By Shari Romar
Perhaps one of the most ubiquitous plants of the winter season, Holly can trace it’s cultural significance long before Dickens and the holiday carol “Deck the Halls.”
Records date as far back to Ancient Rome where the plant was associated with Saturn, the god of agriculture. The Druids praised its hardiness and considered it sacred while the Celts favored Holly as protection from evil spirits. Even in heraldry, Holly symbolizes truth.
No matter what belief, this is a plant whose beauty and grandeur is still appreciated today.
Hollies are grouped into the genus Ilex, with thousands of species around the world. These include smaller shrubs with less pronounced spiny foliage like the Inkberry (Ilex glabra) or the small-leafed Japanese Holly (Ilex crenata), to species that shed their leaves in autumn to reveal berries clinging to branches like Common Winterberry (Ilex verticillata) and Possumhaw (Ilex decidua).
But at this time of year, our minds turn to those with evergreen, broadleaf and spiny foliage like English Holly (Ilex aquifolium) or our beautiful native species, American Holly (Ilex opaca).
In his book Dirr’s Hardy Trees and Shrubs, de facto expert Michael Dirr writes that American Holly is considered by many gardeners to be the finest tree-type holly. Who can argue? With a dense, pyramidal shape, dark green foliage and bright red winter berries (more accurately called drupes), it’s a landscape knock-out.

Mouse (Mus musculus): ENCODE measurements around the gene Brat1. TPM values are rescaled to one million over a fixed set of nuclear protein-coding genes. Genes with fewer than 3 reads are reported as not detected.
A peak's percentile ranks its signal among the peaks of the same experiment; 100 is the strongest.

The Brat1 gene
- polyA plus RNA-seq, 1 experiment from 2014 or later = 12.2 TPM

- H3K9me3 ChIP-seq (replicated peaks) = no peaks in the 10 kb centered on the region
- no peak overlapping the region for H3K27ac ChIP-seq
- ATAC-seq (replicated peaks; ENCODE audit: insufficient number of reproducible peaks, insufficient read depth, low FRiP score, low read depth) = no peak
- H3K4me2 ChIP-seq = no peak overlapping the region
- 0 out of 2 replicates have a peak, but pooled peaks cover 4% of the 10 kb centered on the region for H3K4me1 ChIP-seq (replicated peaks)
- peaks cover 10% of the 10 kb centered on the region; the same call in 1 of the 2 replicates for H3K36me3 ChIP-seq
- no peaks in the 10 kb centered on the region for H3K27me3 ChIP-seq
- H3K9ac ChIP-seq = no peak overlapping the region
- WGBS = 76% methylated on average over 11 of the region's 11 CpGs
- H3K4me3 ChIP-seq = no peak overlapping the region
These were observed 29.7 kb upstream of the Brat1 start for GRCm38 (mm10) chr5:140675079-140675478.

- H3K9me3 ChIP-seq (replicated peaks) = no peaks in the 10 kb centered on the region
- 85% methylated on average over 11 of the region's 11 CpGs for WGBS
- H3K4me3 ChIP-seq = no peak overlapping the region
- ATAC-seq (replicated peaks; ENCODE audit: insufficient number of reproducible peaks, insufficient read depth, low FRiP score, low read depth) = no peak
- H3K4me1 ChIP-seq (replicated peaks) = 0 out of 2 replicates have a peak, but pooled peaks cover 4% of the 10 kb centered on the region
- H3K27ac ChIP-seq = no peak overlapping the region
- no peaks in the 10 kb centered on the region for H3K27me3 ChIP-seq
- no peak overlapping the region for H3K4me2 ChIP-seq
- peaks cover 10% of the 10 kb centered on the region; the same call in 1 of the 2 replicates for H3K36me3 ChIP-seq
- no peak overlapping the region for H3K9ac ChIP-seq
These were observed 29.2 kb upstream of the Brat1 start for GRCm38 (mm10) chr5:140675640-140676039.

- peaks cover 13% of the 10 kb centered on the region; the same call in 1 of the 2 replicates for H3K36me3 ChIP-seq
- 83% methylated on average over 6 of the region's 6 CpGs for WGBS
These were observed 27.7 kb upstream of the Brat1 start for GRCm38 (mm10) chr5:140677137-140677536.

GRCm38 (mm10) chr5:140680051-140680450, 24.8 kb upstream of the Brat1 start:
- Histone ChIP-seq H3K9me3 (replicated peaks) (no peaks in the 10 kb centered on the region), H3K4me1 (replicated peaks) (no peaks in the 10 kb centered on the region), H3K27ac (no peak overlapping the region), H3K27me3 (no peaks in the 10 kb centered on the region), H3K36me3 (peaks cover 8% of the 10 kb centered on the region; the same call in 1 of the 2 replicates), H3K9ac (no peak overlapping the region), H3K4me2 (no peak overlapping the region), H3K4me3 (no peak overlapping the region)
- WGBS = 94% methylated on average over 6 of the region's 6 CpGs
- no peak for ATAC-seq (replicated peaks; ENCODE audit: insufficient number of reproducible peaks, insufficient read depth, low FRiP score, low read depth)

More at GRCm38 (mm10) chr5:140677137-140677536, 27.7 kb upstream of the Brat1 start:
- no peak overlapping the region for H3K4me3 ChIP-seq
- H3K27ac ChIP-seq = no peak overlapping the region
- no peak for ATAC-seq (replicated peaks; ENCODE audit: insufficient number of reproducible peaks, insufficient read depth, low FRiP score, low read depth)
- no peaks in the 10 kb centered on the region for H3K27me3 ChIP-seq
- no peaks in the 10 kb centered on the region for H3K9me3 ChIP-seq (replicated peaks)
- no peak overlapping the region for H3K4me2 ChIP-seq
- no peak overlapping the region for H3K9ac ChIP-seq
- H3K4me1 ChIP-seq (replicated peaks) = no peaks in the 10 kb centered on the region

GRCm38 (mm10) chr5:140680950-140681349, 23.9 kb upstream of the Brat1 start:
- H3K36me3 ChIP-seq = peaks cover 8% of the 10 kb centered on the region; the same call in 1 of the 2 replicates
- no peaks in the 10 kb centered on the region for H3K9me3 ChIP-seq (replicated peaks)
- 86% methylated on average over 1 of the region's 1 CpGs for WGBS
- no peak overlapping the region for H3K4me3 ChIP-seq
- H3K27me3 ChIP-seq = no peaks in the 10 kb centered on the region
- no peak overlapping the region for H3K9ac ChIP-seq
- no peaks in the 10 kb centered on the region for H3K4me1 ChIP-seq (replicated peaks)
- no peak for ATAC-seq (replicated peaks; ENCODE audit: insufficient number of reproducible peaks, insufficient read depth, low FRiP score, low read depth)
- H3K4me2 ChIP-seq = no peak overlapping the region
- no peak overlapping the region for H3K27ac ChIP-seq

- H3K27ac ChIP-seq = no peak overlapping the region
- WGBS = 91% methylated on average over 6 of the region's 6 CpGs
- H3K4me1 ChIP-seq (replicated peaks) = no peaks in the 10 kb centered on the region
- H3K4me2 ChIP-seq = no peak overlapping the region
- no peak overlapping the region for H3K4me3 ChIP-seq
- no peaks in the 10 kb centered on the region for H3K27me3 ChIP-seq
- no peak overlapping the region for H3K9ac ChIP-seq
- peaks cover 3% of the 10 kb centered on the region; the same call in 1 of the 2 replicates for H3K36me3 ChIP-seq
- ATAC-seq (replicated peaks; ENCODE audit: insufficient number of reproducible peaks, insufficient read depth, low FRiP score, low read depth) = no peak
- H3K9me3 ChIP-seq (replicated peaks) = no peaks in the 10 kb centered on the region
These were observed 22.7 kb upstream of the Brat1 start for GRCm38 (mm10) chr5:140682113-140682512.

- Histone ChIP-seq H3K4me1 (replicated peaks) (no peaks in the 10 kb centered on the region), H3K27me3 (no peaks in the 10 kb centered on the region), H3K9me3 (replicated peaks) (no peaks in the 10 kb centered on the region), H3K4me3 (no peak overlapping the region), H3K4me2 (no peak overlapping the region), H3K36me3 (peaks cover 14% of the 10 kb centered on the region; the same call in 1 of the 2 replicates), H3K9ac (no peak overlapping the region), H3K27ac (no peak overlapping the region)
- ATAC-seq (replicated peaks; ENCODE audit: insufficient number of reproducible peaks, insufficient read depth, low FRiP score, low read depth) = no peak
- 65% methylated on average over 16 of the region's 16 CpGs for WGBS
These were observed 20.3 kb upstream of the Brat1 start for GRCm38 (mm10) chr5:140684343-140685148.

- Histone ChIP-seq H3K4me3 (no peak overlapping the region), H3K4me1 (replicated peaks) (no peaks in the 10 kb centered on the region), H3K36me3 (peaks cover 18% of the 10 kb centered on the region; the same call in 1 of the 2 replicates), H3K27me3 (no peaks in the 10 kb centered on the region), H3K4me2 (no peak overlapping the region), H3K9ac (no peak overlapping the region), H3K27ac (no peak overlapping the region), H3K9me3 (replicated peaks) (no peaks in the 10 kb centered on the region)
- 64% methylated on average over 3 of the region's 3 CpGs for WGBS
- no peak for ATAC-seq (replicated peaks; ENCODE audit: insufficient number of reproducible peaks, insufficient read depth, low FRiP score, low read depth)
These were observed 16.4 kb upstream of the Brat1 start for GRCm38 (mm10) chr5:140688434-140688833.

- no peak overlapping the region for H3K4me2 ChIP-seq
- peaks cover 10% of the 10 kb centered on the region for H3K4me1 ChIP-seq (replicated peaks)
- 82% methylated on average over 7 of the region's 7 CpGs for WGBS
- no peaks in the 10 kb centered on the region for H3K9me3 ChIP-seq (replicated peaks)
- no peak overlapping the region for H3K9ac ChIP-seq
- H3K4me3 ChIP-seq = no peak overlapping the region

Looks aside, American Holly is also a boon for our birds, attracting up to 12 species like Northern Mockingbirds and Cedar Waxwings, who gobble up fruit and take shelter in foliage during cold winter weeks.
While a slow-growing tree, American Holly eventually tops out at 50 feet, a size that may be unrealistic for many smaller landscapes. Rest assured dear gardener, there are other grand choices.
Thanks to their popularity, many plant breeders have developed smaller cultivars of several species. Or, arm yourself with clean, sharp pruners for a bit of yard work.
“Hollies take well to pruning in order to maintain size, and can form terrific hedges,” suggests Ron Keil of Keil Brothers Garden Center and Nursery in Bayside.
Hollies require both male and female plants for pollination to create fruit. Self-pollinating varieties are available but better yet, simply heed Mr. Keil’s charming advice.
“Just plant a male holly right next to a female, and they will live happily ever after!”
Shari Romar is the New Media Manager at Queens Botanical Garden. She is active at her community garden and maintains two websites BirdsBugsBuds.com and NYCNatureNews.com.